I seem to recall long ago reading about a survey that found that something like 96% of economists believed that free trade produced net benefits for the country as a whole. I remember thinking to myself that the other 4% of economists must be paid off by labor unions. How else to account for how out-of-step they were?
The effects of free trade, however, are not so simple as depicted in economists’ models. The models correctly identify some powerful mechanisms through which trade increases national productivity and wealth. What the models don’t consider, however, are the sociological effects of trade. International trade can have far reaching effects on the most intimate and important social institutions–marriage and the family.
In a recent working paper published by the National Bureau of Economic Research, economists David Autor, David Dorn, and Gordon Hanson go where economists have rarely gone before by studying the effect of trade on marriage and the family. They found specifically that the outsourcing and automation of manufacturing jobs contributed to the following social phenomena:
- A decline in marriage rates and an increase in the age at first marriage
- An increase in the rate of illegitimacy
- A rise in the proportion of female-headed households
- A rise in self-destructive behavior by males such as illegal drug use
The way globalization contributes to these phenomena is by lowering the economic status of males relative to females. The loss of economic opportunity is greater for males than for females because imports and outsourcing have their largest impact on manufacturing, where men predominate. In contrast, the fields where women predominate such as education, healthcare, human resources, and other services do not compete as directly with foreign workers and imports.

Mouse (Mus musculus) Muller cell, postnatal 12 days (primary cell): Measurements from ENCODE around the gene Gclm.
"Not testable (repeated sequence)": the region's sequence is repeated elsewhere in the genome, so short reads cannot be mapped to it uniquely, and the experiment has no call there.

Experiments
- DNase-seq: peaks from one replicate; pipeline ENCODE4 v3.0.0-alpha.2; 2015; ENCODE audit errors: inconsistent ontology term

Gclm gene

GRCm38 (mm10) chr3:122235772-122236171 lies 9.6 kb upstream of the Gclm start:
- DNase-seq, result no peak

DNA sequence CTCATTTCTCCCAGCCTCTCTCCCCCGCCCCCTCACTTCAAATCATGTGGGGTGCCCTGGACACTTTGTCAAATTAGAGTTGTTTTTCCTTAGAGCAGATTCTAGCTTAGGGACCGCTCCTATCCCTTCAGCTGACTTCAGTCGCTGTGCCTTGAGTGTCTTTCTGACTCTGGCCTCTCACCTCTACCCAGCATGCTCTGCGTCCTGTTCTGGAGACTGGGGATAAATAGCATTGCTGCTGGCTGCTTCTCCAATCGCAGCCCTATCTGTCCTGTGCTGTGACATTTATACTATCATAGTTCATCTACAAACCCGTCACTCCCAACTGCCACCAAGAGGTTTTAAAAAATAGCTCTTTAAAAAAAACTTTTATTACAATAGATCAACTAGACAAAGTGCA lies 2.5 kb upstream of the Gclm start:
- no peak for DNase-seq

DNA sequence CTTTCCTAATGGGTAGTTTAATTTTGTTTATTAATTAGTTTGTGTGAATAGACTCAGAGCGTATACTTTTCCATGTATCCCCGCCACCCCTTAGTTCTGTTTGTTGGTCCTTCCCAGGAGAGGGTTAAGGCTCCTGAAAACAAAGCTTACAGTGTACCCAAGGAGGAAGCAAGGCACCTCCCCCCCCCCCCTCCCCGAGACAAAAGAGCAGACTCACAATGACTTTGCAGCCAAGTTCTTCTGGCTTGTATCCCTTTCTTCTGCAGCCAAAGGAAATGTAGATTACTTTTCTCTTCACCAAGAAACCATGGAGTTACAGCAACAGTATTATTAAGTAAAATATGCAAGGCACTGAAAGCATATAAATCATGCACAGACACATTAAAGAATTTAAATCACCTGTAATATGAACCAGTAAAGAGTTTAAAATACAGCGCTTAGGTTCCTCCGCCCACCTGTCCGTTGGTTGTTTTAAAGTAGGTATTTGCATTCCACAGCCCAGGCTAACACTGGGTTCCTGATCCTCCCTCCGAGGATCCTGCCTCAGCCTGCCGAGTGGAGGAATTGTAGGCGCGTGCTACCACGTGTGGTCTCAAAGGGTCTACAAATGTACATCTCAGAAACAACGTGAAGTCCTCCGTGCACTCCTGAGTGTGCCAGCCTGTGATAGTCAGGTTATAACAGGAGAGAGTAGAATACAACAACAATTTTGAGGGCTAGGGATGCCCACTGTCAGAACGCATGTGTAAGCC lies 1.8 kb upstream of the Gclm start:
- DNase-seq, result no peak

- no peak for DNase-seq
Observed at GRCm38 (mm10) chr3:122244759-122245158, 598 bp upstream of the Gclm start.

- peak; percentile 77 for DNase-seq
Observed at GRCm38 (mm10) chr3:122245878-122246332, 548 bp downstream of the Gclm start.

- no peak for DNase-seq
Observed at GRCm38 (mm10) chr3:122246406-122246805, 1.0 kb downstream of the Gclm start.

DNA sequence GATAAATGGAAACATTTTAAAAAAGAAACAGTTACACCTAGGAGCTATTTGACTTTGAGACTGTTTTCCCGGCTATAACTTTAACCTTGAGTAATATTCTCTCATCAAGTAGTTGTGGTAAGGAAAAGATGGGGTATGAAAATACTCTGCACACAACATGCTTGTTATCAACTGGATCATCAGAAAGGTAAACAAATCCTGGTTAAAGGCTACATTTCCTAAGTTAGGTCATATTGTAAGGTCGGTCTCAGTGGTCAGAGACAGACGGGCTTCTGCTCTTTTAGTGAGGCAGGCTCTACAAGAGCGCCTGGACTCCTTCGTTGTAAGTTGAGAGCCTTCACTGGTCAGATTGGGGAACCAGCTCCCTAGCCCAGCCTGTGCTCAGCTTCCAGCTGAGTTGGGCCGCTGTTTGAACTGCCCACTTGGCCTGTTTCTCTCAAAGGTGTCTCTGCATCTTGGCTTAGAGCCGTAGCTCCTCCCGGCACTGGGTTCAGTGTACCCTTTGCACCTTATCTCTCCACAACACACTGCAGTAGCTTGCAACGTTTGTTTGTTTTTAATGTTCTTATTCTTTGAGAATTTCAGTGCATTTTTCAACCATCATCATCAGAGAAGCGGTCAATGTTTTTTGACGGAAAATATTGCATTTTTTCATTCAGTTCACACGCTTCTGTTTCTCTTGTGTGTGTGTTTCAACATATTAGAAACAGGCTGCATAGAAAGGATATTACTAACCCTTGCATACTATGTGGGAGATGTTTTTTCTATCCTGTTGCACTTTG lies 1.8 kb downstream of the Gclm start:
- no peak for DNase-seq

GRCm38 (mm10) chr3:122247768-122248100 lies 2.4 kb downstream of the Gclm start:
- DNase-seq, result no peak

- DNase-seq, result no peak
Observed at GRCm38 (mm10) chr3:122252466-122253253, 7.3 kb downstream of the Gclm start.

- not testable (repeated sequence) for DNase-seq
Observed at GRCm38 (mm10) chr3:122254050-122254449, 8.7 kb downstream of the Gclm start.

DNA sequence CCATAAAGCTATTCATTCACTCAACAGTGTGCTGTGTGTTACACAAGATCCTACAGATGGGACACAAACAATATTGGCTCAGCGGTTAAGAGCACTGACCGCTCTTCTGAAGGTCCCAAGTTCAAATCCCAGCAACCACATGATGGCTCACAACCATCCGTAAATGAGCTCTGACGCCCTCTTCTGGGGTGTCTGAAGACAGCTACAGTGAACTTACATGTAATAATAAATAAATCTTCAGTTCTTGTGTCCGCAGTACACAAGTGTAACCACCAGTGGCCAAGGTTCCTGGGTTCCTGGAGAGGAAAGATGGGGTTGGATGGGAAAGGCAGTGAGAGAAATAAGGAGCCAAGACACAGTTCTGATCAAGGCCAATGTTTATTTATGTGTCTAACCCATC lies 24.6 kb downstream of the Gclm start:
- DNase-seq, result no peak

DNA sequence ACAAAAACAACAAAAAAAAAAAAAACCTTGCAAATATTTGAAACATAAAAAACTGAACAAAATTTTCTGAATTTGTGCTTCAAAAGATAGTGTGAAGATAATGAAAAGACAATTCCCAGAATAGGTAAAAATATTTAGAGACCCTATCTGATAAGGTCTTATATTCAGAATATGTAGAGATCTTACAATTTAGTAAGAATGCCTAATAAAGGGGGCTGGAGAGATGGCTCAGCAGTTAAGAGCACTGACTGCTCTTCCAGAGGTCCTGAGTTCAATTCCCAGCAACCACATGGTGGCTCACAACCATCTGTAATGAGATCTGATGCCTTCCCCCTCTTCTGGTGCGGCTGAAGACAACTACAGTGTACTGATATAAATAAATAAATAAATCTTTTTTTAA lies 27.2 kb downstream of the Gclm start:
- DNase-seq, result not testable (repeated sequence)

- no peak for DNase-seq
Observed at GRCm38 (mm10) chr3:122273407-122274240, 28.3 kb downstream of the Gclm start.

Lowering the economic status of males relative to females makes males less marriageable. In marriage, pretty much the only value a man can bring to the table is as an economic provider. Taking away a man’s advantage in providing economic resources leaves him without leverage in the marriage market.
Women are almost universally extremely averse to marrying down in terms of socioeconomic status. Men, in contrast, have no problem marrying a woman who is of lower economic status. This key difference between the sexes means that any change that lowers men’s status relative to women’s will reduce the number of men whom women consider to be marriageable.
Note that this argument does not rely on an absolute worsening of men’s economic opportunities. The key is the economic status of men relative to women. For instance, let’s say a working-class woman who earns $11 per hour views a male who earns $15 as marriageable. If the man’s wage increases to $16 but the woman goes all the way up to $19, she might no longer view him as marriageable, since women as a rule do not marry down. The man became less marriageable even though his wage went up because the woman’s wage went up by more. Any such change that raises the economic status of women relative to men will lower the marriage rate and the number of stable marriages.
Of course, there exist many examples of stable marriages where the woman earns more than the man. But these are exceptions rather than the rule. Studies show that of all the factors that can contribute to divorce, the one that has the most predictive power is the man earning less than the woman.
The other day I was in a store and saw a nice Black&Decker toaster-oven on sale for just $15. The toaster-oven, of course, was manufactured in some low-wage Asian country. If the toaster-oven were manufactured by unionized labor in the United States it might cost several times as much. As consumers, lower prices for imported goods benefit all of us. This benefit is the reason why economists generally support free trade. Economists can put a price on that cheap toaster-oven.
But what price on children no longer being raised in stable, two-parent families? That’s a price to which economists need to give more consideration.